Terry Vickerman was the Cranbourne Shire Chief Executive for 22 years until he retired in December 1994, after the Council amalgamations. He was responsible for the purchase of the building, which was not without its critics. The Shire of Cranbourne Ratepayers and Residents Association threatened to stand candidates against the sitting councillors who had voted for the purchase - the gist of the complaints against the purchase were that the Council had not provided enough information on the transaction and that residents outside of the Cranbourne township would have to pay for the site but would obtain no benefit from it.


Cranbourne Sun March 16, 1992. It's  a scan of a photocopy, so it's  a fairly ordinary image, but if you click on the photo you can enlarge it and read it.

It depended on who you asked if the cost of the site at five million dollars was reasonable or not.  It does appear that many ratepayers were unhappy with not only the initial purchase price but with the money required to convert it to its new purpose - an estimated ten million dollars. However, according to a report in Hansard on May 3, 1994, the local member Gary Rowe (Liberal member for the Legislative Assembly seat of Cranbourne from 1992 to 2002) considered that the five million dollars was a  'bargain basement ' price.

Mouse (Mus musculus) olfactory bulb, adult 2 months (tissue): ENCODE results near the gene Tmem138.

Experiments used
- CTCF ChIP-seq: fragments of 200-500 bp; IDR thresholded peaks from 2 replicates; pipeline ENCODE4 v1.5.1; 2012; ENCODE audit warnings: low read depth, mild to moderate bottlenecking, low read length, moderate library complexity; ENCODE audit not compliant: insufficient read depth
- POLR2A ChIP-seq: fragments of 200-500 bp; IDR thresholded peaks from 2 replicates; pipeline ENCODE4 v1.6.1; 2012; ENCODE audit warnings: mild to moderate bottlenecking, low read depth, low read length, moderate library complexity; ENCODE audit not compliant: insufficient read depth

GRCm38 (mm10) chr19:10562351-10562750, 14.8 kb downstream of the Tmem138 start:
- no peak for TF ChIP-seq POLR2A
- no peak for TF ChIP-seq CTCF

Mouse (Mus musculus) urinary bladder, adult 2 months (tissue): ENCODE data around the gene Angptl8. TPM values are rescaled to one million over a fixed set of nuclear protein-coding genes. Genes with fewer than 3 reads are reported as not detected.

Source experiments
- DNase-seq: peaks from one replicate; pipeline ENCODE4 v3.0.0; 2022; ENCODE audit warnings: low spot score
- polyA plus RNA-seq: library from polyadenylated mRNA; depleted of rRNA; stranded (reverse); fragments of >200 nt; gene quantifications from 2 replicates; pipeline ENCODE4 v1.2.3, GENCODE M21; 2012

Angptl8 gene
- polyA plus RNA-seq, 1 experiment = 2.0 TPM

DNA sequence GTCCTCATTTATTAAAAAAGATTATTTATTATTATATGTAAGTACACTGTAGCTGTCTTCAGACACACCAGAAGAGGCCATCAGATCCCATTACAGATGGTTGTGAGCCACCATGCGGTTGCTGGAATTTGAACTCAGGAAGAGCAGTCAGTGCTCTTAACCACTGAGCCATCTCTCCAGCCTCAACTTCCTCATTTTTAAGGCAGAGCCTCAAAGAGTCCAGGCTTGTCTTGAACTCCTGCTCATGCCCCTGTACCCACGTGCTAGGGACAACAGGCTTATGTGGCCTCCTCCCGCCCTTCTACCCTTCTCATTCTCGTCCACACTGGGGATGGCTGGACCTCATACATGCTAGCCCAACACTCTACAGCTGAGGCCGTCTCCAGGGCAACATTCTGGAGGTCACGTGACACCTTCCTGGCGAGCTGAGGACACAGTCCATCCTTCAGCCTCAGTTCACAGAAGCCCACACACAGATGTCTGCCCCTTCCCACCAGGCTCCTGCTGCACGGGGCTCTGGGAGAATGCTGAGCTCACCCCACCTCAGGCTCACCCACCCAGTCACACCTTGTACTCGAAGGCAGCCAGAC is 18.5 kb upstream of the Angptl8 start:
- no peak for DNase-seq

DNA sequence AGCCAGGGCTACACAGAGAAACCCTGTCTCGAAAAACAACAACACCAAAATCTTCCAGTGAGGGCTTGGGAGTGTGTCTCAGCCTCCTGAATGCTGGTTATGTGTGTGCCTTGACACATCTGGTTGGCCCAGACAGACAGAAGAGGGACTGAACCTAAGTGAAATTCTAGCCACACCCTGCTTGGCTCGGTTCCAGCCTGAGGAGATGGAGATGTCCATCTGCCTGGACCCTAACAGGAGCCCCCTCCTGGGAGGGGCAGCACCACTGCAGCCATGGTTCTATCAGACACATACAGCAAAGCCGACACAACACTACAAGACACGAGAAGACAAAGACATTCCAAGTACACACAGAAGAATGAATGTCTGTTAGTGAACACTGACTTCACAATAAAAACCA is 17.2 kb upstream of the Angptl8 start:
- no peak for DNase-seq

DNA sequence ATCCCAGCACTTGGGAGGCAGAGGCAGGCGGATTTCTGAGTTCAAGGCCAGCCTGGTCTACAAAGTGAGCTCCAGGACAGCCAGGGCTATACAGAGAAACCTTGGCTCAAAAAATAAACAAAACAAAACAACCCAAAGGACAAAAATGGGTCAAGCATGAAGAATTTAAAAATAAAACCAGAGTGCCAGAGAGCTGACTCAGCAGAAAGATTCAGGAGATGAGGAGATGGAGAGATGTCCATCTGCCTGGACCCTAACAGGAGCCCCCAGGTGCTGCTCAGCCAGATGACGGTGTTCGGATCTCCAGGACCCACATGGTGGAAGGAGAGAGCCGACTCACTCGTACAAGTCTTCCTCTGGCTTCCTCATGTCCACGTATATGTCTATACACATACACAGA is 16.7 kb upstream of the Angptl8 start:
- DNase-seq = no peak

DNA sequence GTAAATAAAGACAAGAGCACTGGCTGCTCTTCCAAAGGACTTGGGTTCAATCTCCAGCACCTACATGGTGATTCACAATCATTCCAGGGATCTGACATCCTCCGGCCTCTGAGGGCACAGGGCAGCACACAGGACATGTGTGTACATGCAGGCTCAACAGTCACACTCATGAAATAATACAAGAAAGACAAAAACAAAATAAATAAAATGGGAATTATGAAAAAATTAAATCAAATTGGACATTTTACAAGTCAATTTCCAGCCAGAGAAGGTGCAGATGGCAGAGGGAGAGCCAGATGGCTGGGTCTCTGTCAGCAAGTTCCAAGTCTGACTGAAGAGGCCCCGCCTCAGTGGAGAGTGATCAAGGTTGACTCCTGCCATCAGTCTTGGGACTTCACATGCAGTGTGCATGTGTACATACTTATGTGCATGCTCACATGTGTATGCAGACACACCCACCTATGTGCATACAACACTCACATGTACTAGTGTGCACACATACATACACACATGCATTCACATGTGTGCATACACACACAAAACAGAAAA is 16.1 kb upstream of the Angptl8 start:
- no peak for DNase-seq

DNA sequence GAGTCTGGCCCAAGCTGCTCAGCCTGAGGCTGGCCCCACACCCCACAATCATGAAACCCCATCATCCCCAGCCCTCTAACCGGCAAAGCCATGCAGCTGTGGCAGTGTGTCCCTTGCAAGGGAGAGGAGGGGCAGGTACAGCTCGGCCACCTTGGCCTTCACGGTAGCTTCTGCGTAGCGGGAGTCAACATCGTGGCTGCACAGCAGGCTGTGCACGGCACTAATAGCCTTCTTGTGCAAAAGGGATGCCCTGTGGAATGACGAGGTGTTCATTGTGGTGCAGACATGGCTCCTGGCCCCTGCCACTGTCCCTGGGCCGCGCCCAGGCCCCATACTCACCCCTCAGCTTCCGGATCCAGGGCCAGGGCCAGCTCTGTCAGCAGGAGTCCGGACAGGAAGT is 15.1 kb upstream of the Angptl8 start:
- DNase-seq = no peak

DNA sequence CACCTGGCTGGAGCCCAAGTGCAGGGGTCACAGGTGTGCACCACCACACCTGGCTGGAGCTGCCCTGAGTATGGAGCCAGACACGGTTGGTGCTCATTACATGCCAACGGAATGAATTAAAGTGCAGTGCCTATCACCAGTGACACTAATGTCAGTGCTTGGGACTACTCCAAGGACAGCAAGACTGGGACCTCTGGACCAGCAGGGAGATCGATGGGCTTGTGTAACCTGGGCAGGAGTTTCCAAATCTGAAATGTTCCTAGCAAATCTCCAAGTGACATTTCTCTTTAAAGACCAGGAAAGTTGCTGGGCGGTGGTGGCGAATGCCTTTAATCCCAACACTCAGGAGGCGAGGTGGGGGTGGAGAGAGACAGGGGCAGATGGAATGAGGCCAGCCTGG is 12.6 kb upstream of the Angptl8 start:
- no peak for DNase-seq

Hansard May 3, 1994. Access Mr Rowe's full speech here